For those who might wonder where the error >>11 is but do not wish to engage, the "5. 1/10/10/...=1/10^n=0" is properly "5. 1/10/10/...=lim[n->inf]1/10^n=0", which is just 0=0 and the lim[n->inf] bit is not subject to handwaving. There is no real number you can multiply "lim[n->inf]1/10^n" with to get 1.

28 2020-10-18 12:37

Its not required to represent the series as 1/10^n(its merely for convenience ):
1/10/10/10/10/... can be converted to a series of multiplications
Now we move the series to the right by dividing the 0 by
1=0/(1/10)/(1/10)/(1/10)/... division by 1/10 is equivalent to multiplying by 10/1, which result in
1=0*10*10*10*10... which was already already discussed here >>22
And shown to be equal exactly 0.

29 2020-10-18 13:16

I love this, thank you for sharing!

I didn't expect to see anyone more passionate about this topic than I. You can prove the Archimedean Property, and you don't have to prove definitions, though.

This is very silly. (I actually thought is 0*n=0 was part of the ordered-field axioms; it's not, but it's easily proven from them)

That makes sense.

30 2020-10-18 13:26

You can prove the Archimedean Property

Post any proof.

31 2020-10-18 13:35


The set N of natural numbers is unbounded above in R.

If N were bounded above, then by the completeness axiom it would have a least upper bound, say sup N = m. Since m is a least upper bound, m – 1 is not an upper bound of N. Thus there exists an n in N such that n > m – 1. But then n + 1 > m , and since n + 1 ∈ N, this contradicts m being an upper bound of N . ♦

(from "Analysis with Introduction to Proof" 5th edition)

32 2020-10-18 13:38


The set N of natural numbers is unbounded above in R.

And how this prevents existence of infinitesimals?

33 2020-10-18 13:47

That proof can also be used to prove that for every number r ∈ R, there exists an n ∈ N, such that 0 < 1/n < r.

34 2020-10-18 13:58

Wouldn't this just proof infinitesimals(1/N (1/10^n)) existing?

35 2020-10-18 14:10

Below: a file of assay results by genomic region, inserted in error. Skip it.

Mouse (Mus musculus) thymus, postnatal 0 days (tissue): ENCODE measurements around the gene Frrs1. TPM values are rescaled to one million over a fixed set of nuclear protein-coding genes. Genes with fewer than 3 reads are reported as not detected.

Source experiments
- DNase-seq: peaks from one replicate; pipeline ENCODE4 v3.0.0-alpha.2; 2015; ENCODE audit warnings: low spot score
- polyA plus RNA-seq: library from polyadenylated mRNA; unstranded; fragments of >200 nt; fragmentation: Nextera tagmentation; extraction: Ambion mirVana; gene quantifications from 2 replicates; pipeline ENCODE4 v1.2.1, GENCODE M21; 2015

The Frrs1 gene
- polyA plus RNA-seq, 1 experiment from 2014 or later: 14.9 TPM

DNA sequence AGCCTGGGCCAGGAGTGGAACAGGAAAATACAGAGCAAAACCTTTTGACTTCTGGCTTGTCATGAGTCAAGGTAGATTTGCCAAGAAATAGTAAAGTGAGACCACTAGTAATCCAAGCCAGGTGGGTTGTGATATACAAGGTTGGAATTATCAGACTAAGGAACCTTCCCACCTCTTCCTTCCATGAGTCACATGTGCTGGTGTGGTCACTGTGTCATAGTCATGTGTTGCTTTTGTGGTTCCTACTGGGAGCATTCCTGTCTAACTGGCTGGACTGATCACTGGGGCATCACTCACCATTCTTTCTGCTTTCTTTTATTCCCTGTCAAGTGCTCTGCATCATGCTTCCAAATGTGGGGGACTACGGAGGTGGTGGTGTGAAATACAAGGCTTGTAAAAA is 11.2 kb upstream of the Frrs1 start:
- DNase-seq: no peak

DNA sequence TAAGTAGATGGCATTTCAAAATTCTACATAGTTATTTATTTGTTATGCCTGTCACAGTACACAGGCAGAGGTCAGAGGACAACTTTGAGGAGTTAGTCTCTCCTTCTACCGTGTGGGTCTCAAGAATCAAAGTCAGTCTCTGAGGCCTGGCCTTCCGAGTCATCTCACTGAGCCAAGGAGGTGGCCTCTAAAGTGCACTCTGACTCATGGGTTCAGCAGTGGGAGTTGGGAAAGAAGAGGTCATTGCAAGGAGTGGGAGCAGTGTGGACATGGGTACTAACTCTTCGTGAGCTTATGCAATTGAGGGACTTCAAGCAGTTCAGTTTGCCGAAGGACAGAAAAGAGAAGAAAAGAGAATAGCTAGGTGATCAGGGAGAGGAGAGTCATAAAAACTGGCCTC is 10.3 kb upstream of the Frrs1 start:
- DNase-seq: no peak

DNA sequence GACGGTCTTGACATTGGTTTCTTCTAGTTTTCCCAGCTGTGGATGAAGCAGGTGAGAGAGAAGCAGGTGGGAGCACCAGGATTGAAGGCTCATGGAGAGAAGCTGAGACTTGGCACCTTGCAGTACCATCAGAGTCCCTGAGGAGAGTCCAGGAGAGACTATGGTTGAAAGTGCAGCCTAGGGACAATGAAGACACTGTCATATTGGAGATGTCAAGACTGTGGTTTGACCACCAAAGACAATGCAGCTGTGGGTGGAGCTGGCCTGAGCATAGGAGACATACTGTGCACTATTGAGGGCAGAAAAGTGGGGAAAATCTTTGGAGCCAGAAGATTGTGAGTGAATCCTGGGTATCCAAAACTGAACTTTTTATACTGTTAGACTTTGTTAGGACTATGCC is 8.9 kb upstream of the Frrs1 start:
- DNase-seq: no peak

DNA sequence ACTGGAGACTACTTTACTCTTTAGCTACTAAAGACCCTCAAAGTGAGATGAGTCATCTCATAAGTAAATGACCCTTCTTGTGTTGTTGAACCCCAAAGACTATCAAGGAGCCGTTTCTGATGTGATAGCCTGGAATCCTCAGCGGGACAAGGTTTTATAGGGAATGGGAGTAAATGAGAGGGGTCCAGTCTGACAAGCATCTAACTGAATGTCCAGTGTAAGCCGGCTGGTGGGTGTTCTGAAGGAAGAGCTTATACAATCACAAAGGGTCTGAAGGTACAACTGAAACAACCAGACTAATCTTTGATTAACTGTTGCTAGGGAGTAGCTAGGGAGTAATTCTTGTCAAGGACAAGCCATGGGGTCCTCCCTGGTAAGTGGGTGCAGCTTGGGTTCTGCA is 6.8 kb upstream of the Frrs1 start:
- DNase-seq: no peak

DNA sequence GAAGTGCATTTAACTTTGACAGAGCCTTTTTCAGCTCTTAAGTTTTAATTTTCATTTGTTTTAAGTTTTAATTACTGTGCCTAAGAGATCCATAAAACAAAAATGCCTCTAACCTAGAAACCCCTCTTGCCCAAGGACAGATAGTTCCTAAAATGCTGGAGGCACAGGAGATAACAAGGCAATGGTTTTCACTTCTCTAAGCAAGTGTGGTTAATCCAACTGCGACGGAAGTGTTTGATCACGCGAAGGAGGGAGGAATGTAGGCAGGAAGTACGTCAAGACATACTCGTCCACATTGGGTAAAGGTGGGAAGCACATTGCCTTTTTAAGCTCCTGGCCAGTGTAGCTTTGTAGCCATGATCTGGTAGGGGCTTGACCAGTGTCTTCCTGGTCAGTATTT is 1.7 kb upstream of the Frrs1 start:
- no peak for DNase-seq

tbh, it seems like it depends how you define R, and N. In either case it seems like if you have infinitesimals, and infinities they have to be comparable, and if R has infinitesimals, or infinities N has to have infinities. This does not necessitate the existence of infinitesimals though.

36 2020-10-18 14:22

Maybe there is another proof of Archimedean property you like to share?

37 2020-10-18 14:34

I think I'm fine with that proof. It's a very useful property used in many proofs, but it doesn't seem to be what the Wikipedia article linked earlier in the thread claims. The Wikipedia article bases its claim beyond those I gave on the idea that infinities and infinitesimals are incomparable, which I'm fairly certain all non-standard analysis reject. The textbook I used never claimed that infinitesimals and infinities were impossible due to the Archemidean property.

38 2020-10-18 14:45

The problem here is modern definition of real numbers relies on Archimedean property as axiom. i.e. trying to prove Archimedean property relying on 'real numbers' is circular Archimedean property relying on Archimedean property.

39 2020-10-18 14:50


The problem here is modern definition of real numbers relies on Archimedean property as axiom.

That's not true actually, the real numbers in standard analysis are uniquely defined as the (Dedekind-)complete ordered field.

40 2020-10-18 14:51

``For example, in the context of ordered fields, one has the axiom of Archimedes which formulates this property, where the field of real numbers is Archimedean``

41 2020-10-18 14:58

I haven't studied abstract algebra yet, but the ordered field definition I'm aware of does not rely on the Archimedean property as an axiom, and as was shown in >>30 this is provable as a theorem and does not need to be an axiom (this is not from the same book but I'm fairly certain these are the same properties):


42 2020-10-18 15:01

Ordered field of real numbers is a specific subset of ordered field, which does rely on it.

43 2020-10-18 15:07

So the argument is that the completeness axiom is equivalent to the Archimedean property in the set of ordered fields? Since the completeness axiom uniquely applies to the real numbers in the set of ordered fields this would mean that the Archimedean property would uniquely apply to the real numbers in the set of ordered fields. So a counter-example can disprove this claim, namely the rational numbers.